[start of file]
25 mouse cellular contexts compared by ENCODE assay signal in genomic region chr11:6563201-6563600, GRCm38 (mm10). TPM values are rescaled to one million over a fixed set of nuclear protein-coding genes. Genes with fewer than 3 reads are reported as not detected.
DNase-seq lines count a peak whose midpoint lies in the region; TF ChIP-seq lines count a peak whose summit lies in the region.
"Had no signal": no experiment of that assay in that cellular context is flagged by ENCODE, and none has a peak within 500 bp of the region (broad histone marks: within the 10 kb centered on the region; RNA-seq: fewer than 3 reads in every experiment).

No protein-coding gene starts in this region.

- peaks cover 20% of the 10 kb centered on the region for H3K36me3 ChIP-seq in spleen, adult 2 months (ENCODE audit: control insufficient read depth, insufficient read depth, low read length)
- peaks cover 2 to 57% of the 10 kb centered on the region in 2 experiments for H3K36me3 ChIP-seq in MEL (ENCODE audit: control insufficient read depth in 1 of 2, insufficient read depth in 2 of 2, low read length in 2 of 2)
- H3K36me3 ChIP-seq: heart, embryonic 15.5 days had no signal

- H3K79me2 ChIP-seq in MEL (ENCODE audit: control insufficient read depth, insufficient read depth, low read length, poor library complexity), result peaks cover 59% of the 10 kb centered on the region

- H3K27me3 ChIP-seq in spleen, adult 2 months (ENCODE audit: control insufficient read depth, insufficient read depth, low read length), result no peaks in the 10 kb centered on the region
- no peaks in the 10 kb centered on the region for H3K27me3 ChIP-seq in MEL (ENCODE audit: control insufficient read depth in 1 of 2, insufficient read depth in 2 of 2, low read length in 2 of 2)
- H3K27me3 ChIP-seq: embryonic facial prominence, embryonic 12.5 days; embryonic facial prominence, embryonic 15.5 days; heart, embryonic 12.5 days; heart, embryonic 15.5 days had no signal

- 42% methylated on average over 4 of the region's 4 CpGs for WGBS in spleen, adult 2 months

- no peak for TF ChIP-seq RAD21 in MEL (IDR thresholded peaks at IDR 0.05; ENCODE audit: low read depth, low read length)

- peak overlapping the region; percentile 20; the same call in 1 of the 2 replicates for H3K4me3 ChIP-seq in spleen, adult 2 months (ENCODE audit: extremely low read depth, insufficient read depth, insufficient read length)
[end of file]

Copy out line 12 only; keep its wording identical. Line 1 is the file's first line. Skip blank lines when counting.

- 42% methylated on average over 4 of the region's 4 CpGs for WGBS in spleen, adult 2 months